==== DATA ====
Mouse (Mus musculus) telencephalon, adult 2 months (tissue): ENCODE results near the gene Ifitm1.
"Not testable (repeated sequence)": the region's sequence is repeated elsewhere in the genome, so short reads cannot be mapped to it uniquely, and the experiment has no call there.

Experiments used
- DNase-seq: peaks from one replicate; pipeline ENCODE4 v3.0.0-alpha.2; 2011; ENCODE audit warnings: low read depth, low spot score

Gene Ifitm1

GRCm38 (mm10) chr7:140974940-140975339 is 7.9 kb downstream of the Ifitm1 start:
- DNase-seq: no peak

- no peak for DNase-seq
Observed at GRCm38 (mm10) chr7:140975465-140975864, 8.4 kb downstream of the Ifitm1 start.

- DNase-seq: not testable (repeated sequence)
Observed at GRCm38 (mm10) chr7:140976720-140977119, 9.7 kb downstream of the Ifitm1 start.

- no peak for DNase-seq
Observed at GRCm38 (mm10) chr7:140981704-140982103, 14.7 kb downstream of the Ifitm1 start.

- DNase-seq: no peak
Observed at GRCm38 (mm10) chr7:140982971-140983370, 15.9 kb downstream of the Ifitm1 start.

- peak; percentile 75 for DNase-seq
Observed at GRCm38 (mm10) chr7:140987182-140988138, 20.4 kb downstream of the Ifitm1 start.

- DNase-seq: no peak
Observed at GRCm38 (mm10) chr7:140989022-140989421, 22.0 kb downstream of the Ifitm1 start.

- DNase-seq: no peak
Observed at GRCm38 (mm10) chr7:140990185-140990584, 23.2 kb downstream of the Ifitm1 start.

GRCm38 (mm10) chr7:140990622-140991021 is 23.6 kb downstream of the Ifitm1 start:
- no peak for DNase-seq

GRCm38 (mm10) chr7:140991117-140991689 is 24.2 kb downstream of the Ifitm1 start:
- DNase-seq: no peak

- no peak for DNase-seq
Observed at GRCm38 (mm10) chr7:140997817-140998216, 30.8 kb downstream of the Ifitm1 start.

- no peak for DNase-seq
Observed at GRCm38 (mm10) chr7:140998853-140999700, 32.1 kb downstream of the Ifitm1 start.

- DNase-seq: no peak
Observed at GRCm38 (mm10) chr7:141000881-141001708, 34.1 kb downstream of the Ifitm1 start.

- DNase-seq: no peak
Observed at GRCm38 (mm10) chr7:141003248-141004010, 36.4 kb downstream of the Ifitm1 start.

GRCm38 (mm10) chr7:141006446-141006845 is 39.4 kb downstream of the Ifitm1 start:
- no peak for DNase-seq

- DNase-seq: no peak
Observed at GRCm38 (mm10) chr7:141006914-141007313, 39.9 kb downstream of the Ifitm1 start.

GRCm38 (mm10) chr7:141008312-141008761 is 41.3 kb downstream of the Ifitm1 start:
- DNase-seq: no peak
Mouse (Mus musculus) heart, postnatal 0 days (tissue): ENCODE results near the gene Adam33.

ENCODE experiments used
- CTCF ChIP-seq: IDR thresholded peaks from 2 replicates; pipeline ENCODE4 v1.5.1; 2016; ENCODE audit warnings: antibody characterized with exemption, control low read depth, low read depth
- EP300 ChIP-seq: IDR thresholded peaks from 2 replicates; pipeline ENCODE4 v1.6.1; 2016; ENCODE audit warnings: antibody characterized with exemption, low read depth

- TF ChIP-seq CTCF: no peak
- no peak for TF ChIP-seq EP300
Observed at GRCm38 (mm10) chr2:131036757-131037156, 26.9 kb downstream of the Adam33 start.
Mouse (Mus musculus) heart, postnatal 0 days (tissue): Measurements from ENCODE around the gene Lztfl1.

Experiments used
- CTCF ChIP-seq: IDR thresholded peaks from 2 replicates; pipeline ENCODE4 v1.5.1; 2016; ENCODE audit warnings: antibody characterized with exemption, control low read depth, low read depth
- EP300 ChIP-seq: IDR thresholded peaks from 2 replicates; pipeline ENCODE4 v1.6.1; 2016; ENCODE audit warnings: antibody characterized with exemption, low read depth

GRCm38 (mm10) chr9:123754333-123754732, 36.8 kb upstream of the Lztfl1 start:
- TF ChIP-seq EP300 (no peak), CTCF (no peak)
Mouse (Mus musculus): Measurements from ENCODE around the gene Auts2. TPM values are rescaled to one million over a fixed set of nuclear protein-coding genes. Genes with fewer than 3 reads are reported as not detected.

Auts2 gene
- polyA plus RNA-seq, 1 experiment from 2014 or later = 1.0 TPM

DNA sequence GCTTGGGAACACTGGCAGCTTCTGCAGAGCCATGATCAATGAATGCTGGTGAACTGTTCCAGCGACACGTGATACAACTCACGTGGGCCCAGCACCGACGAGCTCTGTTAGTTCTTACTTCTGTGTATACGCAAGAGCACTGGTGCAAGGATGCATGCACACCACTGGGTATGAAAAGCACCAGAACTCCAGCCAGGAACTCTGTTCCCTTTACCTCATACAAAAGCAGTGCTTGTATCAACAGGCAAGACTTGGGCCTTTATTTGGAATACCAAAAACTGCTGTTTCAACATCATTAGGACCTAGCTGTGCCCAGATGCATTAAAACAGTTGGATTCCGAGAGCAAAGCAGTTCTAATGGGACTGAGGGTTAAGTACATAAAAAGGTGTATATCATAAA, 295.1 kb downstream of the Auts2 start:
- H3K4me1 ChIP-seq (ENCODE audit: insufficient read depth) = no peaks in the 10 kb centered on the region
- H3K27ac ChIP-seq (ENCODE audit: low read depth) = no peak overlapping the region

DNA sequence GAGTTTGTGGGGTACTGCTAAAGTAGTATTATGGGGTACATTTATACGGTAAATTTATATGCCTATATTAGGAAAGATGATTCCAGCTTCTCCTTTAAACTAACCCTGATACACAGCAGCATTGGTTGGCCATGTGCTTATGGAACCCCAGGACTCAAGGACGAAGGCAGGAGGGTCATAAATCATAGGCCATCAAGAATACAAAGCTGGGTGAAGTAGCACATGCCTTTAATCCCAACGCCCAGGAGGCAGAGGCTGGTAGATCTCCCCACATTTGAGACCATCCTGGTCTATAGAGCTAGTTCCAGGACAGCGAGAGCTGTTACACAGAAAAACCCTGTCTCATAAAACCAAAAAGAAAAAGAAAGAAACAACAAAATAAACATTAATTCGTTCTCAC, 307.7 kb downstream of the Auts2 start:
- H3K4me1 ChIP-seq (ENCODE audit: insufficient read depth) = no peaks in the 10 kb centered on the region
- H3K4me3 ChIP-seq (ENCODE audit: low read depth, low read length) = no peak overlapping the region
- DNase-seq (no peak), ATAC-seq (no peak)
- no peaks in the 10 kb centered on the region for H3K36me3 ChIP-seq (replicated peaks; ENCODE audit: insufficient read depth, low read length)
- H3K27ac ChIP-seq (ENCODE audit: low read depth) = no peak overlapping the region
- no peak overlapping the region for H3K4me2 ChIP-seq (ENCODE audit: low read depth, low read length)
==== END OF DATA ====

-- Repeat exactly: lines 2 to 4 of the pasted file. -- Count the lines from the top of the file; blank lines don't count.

"Not testable (repeated sequence)": the region's sequence is repeated elsewhere in the genome, so short reads cannot be mapped to it uniquely, and the experiment has no call there.

Experiments used
- DNase-seq: peaks from one replicate; pipeline ENCODE4 v3.0.0-alpha.2; 2011; ENCODE audit warnings: low read depth, low spot score